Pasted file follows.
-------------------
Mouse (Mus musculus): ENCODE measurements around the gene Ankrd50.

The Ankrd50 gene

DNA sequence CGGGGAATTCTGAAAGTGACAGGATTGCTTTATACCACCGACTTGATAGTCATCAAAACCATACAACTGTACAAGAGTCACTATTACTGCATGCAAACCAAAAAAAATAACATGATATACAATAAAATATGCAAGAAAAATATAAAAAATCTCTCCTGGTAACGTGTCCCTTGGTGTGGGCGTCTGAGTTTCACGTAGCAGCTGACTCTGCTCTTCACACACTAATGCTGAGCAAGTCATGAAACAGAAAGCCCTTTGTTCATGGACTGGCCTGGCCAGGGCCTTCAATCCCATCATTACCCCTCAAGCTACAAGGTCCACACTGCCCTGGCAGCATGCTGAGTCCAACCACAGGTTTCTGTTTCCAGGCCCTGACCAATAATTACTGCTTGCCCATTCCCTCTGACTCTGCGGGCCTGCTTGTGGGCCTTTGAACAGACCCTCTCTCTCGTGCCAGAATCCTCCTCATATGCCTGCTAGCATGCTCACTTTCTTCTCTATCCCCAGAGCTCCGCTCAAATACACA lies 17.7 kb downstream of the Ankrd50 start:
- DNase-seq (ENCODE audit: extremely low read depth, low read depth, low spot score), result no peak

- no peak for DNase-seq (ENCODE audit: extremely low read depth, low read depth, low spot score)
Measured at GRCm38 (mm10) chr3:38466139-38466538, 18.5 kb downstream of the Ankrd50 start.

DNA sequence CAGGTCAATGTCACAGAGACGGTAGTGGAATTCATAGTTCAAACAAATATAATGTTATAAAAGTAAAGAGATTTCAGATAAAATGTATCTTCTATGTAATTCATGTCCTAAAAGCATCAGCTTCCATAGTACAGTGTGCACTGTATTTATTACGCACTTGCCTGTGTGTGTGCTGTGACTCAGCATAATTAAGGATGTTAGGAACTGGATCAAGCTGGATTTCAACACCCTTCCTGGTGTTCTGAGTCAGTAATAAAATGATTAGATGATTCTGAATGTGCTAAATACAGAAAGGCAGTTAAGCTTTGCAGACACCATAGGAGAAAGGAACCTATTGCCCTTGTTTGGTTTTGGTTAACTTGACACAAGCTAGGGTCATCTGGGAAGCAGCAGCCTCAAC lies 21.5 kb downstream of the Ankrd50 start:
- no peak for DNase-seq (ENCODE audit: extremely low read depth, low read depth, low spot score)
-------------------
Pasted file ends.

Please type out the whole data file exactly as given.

Mouse (Mus musculus): ENCODE measurements around the gene Ankrd50.

The Ankrd50 gene

DNA sequence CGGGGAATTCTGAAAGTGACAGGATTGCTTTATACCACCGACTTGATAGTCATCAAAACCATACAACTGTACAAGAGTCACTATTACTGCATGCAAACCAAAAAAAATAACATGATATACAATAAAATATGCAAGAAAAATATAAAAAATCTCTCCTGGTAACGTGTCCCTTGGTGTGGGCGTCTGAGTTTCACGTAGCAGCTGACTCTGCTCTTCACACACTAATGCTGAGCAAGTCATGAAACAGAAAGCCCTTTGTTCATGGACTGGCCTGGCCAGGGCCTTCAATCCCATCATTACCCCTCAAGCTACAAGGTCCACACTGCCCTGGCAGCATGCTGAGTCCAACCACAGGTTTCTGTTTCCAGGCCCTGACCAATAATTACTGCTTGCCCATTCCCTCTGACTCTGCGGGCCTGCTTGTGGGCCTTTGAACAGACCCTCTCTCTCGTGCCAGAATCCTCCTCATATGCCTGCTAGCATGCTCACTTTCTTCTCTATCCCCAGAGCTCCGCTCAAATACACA lies 17.7 kb downstream of the Ankrd50 start:
- DNase-seq (ENCODE audit: extremely low read depth, low read depth, low spot score), result no peak

- no peak for DNase-seq (ENCODE audit: extremely low read depth, low read depth, low spot score)
Measured at GRCm38 (mm10) chr3:38466139-38466538, 18.5 kb downstream of the Ankrd50 start.

DNA sequence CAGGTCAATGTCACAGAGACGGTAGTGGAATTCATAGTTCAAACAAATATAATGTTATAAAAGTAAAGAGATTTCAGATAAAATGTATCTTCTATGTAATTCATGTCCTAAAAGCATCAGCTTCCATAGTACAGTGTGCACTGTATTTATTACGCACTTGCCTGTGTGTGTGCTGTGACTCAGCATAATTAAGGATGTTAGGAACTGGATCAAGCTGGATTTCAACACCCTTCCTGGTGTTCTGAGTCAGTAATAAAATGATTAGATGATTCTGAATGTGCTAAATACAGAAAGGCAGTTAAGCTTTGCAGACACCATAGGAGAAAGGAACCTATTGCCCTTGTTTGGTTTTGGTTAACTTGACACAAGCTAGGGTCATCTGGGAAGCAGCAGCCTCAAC lies 21.5 kb downstream of the Ankrd50 start:
- no peak for DNase-seq (ENCODE audit: extremely low read depth, low read depth, low spot score)